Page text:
With renewed fighting in Iraq, New Jersey drivers are worried they may be in for another round of pump price hikes -- just when they thought it was safe to return to the gas station.

Kevork Djansezian, Getty Images

Iraq is the world's third-largest oil producer, so the new insurgency puts its supply to world markets in jeopardy.

"If the violence in northern Iraq erupts into violence in southern Iraq, where most of the exports come, it changes everything," said Tom Kloza, an analyst with GasBuddy.com, sounding a very ominous note about the current uncertainty in the Middle East. "Based on what's happened in Iraq in the past 10 days or so, really, I don't think anybody is ruling anything out at the moment."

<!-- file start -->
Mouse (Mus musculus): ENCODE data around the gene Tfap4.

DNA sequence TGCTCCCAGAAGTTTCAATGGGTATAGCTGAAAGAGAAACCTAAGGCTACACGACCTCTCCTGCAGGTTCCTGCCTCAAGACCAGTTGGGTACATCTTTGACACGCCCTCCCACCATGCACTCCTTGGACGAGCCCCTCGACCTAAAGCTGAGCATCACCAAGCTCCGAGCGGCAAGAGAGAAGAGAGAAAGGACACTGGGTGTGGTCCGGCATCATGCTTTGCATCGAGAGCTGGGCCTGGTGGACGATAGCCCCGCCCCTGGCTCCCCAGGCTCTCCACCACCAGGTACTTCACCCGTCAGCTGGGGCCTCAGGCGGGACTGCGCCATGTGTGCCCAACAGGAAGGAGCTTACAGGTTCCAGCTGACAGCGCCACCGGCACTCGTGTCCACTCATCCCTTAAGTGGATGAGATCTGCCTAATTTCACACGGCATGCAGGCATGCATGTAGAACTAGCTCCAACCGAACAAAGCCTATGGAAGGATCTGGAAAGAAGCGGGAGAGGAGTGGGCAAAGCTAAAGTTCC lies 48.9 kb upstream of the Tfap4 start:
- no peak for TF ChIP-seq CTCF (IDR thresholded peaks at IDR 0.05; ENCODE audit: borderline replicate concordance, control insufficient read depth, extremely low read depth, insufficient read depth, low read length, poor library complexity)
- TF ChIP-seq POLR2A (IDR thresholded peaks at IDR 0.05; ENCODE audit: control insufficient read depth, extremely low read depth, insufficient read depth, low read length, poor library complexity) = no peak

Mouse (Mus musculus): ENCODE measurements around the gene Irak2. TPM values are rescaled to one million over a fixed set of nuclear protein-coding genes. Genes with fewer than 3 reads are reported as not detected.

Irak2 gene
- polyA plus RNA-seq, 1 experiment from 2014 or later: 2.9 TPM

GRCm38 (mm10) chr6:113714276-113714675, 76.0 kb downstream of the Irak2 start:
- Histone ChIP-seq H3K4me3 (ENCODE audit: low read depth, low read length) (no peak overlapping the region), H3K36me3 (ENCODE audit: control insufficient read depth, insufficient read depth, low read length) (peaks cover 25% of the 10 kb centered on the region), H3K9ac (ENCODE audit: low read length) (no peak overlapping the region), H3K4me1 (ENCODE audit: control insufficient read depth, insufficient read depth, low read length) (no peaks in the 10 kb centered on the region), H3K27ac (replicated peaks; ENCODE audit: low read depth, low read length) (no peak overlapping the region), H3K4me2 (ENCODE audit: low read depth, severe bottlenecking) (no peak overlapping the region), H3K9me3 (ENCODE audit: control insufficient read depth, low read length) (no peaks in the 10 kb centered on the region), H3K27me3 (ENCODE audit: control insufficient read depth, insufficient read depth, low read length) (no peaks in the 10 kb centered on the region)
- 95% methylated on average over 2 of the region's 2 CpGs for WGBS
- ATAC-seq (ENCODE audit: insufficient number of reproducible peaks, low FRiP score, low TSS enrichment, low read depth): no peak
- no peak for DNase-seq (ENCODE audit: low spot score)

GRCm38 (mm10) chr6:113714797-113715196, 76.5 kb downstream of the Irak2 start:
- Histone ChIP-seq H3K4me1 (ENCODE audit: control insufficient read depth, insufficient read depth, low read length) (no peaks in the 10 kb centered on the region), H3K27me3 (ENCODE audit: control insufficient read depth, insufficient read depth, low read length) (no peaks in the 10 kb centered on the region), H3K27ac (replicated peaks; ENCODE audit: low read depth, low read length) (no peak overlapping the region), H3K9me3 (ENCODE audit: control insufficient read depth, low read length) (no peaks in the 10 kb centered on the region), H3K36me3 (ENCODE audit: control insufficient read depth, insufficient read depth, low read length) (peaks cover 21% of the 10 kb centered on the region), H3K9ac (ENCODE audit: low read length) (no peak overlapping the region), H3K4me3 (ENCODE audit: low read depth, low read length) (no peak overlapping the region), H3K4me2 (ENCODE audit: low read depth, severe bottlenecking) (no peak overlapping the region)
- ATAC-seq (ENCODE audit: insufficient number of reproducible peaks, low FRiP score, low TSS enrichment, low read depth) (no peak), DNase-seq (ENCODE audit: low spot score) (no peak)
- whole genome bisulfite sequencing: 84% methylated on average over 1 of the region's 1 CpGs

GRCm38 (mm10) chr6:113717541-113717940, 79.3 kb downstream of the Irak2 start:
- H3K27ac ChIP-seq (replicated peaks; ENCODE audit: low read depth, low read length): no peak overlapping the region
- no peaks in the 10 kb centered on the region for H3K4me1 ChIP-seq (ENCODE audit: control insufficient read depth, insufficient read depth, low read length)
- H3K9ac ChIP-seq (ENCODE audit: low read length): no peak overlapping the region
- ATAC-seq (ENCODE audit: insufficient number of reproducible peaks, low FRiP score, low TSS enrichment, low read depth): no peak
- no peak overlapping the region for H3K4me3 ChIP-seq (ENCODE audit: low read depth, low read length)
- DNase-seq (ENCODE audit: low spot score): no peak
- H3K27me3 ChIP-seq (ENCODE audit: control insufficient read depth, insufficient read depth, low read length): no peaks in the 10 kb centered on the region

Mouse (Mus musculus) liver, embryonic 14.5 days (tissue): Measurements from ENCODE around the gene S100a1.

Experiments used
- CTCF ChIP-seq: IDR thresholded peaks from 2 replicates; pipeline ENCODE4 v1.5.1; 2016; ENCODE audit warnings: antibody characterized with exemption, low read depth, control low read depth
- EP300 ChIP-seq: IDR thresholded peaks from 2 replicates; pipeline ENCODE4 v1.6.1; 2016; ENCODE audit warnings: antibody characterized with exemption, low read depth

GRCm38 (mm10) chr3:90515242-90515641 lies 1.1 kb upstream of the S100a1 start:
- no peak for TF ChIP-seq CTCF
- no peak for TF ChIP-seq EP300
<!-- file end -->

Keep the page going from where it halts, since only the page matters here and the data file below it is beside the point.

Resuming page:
He said the U.S. is insulated somewhat because current shale production is at an all-time high, but if overseas production from Iraq is curtailed, overall crude prices will rise. That means, where we expected to see a decline of 5 to 15 cents at the pump this driving season, we may see that much of an increase.

The stock market closed lower again on Thursday, and while that was due mainly to lackluster economic news, uncertainty about the future of Iraq's oil supply to world markets was also a factor.

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